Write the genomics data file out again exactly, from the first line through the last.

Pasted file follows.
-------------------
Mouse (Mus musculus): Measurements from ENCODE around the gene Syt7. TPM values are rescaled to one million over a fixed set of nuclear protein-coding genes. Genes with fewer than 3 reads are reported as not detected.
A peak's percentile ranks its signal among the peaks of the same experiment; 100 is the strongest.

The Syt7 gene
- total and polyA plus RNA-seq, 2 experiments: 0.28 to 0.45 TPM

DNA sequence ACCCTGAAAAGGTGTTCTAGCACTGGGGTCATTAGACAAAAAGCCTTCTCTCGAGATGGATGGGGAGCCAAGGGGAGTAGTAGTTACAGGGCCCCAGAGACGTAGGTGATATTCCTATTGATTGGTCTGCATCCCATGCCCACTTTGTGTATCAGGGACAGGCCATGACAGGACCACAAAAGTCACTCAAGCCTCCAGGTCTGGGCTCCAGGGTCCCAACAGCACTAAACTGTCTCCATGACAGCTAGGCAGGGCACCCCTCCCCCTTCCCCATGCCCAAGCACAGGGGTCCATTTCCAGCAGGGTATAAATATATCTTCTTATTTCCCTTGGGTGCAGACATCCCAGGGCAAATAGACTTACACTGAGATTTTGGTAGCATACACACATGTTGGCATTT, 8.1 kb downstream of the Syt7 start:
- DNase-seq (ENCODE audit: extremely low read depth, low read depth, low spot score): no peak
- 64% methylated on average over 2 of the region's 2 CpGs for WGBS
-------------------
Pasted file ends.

Mouse (Mus musculus): Measurements from ENCODE around the gene Syt7. TPM values are rescaled to one million over a fixed set of nuclear protein-coding genes. Genes with fewer than 3 reads are reported as not detected.
A peak's percentile ranks its signal among the peaks of the same experiment; 100 is the strongest.

The Syt7 gene
- total and polyA plus RNA-seq, 2 experiments: 0.28 to 0.45 TPM

DNA sequence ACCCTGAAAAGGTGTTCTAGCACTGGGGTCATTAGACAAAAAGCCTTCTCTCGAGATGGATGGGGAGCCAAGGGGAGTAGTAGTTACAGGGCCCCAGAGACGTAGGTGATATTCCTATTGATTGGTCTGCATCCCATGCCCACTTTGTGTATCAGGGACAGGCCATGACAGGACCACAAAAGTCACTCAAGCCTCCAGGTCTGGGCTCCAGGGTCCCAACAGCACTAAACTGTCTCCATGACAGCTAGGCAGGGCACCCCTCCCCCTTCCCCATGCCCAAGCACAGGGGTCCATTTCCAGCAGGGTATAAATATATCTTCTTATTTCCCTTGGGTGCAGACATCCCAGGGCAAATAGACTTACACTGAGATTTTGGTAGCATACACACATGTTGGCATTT, 8.1 kb downstream of the Syt7 start:
- DNase-seq (ENCODE audit: extremely low read depth, low read depth, low spot score): no peak
- 64% methylated on average over 2 of the region's 2 CpGs for WGBS